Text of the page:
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Sent on Mormon-News: 22Nov00

By Deseret Book Press Release

Fishers of Men

SALT LAKE CITY, UTAH -- Gerald N. Lund, whose bestselling historical fiction series "The Work and the Glory" has sold nearly 3 million copies, introduces a new series of historical fiction. "The Kingdom and the Crown" series begins with "Fishers of Men" (Shadow Mountain, $25.95), when a carpenter from Nazareth is being talked about as the Great Deliverer.

Like a much-loved movie you see over and over, knowing the ending but finding new things to revel over each time you watch it, this story is both familiar and vibrantly new. We meet Jesus through the eyes and views of three families, who have heard about him -- with curiosity and some skepticism -- and then come to know him.

Following the households in their daily lives, we learn about lifestyles, customs, religious practices, clothing, foods, and betrothal and marriage customs (including the tradition of lifting the bride's veil and the fact that the first prenuptial agreements date back to at least 400 years before Christ). This was a time in which the Jewish nation was divided and subdivided into groups that viewed each other with considerable suspicion if not open contempt. Dramatically different cultures were living together. Slavery was a common social institution.

The story begins in the fall of A.D. 29. There is a great commotion as word spreads about a man called John the Baptist, who is saying that the long-promised Messiah has finally come. Lund provides chapter notes detailing the historic background of the developing story and referring to scriptures, the writing of early rabbinical sources, contemporary historians such as Philo and Flavius Josephus, and extensive archaeological excavations. He points out that the four gospels do not contain any description of either Jesus or his disciples, nor the ages for anyone except Jesus who was thirty when he began his ministry. Care was taken to keep the characters of real people consistent with what is known about them from scriptural record.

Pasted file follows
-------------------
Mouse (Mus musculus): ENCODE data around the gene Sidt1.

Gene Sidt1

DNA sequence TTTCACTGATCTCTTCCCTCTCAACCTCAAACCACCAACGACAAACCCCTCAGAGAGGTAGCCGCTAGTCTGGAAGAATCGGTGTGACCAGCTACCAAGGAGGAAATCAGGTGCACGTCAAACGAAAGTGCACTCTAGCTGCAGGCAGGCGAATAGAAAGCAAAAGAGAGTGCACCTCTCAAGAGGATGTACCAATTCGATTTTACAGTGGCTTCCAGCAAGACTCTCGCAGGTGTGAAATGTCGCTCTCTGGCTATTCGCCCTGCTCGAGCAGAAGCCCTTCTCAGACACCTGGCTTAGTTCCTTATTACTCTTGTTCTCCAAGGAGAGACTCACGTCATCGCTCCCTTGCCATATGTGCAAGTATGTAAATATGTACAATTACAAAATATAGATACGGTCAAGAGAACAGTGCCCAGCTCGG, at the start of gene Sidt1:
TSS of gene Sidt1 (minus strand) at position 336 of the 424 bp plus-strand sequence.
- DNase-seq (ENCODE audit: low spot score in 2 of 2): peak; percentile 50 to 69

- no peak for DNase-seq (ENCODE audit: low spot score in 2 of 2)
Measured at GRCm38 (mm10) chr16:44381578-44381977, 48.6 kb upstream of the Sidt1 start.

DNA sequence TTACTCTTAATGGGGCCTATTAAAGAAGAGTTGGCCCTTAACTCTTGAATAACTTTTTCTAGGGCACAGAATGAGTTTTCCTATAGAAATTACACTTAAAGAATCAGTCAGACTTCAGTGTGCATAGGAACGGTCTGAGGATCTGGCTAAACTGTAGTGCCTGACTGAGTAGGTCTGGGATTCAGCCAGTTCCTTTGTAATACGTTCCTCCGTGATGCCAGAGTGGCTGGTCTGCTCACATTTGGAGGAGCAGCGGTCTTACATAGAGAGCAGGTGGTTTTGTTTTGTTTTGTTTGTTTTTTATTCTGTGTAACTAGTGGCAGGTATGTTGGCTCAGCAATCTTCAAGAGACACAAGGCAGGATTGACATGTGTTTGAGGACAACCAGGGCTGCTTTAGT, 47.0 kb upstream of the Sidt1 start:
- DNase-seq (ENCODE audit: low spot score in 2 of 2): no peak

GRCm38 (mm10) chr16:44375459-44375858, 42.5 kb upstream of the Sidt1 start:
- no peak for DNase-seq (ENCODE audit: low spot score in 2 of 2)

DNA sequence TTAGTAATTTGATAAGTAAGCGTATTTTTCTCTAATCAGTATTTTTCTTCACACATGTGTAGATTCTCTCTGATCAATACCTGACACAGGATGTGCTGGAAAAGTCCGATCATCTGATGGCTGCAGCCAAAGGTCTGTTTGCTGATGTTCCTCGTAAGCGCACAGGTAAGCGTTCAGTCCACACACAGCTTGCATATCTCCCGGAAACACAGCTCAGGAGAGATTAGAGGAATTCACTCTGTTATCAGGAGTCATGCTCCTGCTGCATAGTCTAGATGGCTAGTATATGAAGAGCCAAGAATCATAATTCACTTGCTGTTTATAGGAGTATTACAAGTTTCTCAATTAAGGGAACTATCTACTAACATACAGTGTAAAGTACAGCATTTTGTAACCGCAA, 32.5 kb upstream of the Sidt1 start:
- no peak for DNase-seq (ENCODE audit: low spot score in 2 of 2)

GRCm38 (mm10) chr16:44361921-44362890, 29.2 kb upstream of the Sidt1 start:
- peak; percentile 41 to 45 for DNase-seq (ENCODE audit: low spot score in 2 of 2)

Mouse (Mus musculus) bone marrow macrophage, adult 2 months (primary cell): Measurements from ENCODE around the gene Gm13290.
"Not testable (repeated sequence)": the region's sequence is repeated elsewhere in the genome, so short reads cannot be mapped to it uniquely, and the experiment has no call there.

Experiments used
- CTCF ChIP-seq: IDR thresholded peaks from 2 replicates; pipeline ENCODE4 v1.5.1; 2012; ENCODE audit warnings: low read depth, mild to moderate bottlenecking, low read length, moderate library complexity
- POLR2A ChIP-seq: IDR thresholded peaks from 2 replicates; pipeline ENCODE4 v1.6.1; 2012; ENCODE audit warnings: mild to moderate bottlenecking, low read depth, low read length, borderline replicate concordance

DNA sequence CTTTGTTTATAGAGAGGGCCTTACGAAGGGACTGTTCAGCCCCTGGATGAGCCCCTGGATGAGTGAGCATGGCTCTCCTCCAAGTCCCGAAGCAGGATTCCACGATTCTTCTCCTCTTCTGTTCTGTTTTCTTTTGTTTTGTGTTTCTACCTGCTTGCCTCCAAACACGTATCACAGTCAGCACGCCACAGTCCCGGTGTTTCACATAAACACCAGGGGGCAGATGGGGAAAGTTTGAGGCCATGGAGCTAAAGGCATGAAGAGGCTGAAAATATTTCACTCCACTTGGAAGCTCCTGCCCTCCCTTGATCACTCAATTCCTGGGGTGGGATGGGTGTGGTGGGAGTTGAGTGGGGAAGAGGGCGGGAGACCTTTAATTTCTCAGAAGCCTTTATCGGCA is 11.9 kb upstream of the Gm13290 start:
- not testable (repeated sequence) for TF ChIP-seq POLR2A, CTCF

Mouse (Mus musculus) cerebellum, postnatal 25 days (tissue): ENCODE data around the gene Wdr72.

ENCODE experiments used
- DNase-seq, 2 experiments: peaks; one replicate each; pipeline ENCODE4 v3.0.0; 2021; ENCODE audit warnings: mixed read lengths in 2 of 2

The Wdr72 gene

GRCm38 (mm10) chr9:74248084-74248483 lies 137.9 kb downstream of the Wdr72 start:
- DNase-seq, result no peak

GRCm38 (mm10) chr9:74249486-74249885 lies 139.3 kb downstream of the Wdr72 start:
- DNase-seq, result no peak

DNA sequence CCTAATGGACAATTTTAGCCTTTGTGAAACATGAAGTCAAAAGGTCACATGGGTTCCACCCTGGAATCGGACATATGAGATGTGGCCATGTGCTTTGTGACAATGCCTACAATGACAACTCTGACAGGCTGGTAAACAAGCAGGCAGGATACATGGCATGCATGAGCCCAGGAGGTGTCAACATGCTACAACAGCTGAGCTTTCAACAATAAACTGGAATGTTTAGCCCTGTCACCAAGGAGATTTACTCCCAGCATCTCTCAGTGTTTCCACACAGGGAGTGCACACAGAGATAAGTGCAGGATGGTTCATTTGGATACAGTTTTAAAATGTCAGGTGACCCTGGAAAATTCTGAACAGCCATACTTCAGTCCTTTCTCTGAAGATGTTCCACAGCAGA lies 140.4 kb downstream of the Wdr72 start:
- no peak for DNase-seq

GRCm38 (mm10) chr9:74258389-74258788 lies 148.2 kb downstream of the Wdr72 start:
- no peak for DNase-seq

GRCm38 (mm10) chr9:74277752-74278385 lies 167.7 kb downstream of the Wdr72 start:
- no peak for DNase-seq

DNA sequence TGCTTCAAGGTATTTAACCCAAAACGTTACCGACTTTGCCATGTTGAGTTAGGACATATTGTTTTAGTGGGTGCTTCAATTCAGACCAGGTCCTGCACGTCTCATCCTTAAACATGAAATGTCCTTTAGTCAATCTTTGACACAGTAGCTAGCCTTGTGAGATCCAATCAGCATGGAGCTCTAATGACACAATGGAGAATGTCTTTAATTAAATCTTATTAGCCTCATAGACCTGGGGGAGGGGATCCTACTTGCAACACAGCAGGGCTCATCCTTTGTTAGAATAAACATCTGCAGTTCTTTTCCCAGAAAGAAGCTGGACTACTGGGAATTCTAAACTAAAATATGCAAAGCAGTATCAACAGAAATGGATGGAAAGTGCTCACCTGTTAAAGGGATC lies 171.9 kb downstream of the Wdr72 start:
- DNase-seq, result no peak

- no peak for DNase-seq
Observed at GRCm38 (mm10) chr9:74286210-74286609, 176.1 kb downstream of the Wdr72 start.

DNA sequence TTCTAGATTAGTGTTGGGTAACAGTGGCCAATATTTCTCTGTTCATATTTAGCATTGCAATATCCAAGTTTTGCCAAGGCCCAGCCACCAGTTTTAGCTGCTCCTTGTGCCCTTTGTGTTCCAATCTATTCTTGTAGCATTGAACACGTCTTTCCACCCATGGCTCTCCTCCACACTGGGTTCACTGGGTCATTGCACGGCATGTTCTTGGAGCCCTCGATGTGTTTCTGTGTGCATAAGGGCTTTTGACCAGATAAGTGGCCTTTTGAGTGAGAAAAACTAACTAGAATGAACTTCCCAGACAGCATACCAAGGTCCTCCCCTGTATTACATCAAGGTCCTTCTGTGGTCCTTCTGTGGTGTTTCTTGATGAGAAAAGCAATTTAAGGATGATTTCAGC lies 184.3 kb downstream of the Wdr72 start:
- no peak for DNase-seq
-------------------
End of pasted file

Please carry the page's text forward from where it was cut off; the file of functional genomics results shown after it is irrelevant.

In this first book in the series, the disciples are called. Andrew and Peter. James and John. Phillip. Nathanael. Bartholomew. James the son of Alphaeus. Simon. Observing those gathering around Jesus, one of the book's characters comments: "Every one different from the other. He's called fishermen. He's called Zealot. Now he's called a publican. Each of these men have now been called to follow Jesus and become fishers of men."

These are the days of the changing of water into wine at a wedding feast; the healing of leprosy and palsy; blind men seeing; the sermon on the mount; the feeding of 5,000. These are the days of miracles. Crowds are now following Jesus, and the realization is dawning that "Jesus works these great miracles because he is the Messiah. He is not the Messiah because he works miracles."

"Fishers of Men" concludes a few months later with a conversation between Simeon, the lead character, and Jesus on the seashore. Subsequent volumes will continue the story through the crucifixion and resurrection, and the ministry of the apostles that followed.

# # #

About the author: Gerald N. Lund earned degrees in sociology before pursuing postgraduate studies in Hebrew and the New Testament. He recently retired from a thirty-four year career in religious education in order to focus more fully on his writing. He is the author of "Fire of the Covenant" and "The Work and the Glory" series, which has sold nearly 3 million copies.


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Fishers of Men
More about Gerald N. Lund's "Kingdom and the Crown Volume 1: Fishers of Men" at

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